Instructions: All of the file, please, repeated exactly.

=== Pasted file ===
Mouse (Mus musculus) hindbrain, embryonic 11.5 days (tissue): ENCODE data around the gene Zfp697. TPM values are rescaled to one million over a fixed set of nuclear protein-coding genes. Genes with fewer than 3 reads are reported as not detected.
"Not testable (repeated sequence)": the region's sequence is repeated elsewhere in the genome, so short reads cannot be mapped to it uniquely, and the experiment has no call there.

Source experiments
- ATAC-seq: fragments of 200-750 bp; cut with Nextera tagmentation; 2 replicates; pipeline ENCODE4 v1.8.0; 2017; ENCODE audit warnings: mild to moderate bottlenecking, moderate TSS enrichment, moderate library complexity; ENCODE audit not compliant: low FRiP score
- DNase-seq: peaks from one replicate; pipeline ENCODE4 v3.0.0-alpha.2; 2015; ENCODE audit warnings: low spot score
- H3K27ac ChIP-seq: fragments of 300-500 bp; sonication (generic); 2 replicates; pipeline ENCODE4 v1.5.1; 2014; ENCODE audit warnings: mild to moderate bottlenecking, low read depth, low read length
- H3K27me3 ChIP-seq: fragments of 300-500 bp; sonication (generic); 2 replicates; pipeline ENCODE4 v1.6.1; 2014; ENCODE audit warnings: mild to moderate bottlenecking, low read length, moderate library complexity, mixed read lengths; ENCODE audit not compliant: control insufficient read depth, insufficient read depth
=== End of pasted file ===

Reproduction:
Mouse (Mus musculus) hindbrain, embryonic 11.5 days (tissue): ENCODE data around the gene Zfp697. TPM values are rescaled to one million over a fixed set of nuclear protein-coding genes. Genes with fewer than 3 reads are reported as not detected.
"Not testable (repeated sequence)": the region's sequence is repeated elsewhere in the genome, so short reads cannot be mapped to it uniquely, and the experiment has no call there.

Source experiments
- ATAC-seq: fragments of 200-750 bp; cut with Nextera tagmentation; 2 replicates; pipeline ENCODE4 v1.8.0; 2017; ENCODE audit warnings: mild to moderate bottlenecking, moderate TSS enrichment, moderate library complexity; ENCODE audit not compliant: low FRiP score
- DNase-seq: peaks from one replicate; pipeline ENCODE4 v3.0.0-alpha.2; 2015; ENCODE audit warnings: low spot score
- H3K27ac ChIP-seq: fragments of 300-500 bp; sonication (generic); 2 replicates; pipeline ENCODE4 v1.5.1; 2014; ENCODE audit warnings: mild to moderate bottlenecking, low read depth, low read length
- H3K27me3 ChIP-seq: fragments of 300-500 bp; sonication (generic); 2 replicates; pipeline ENCODE4 v1.6.1; 2014; ENCODE audit warnings: mild to moderate bottlenecking, low read length, moderate library complexity, mixed read lengths; ENCODE audit not compliant: control insufficient read depth, insufficient read depth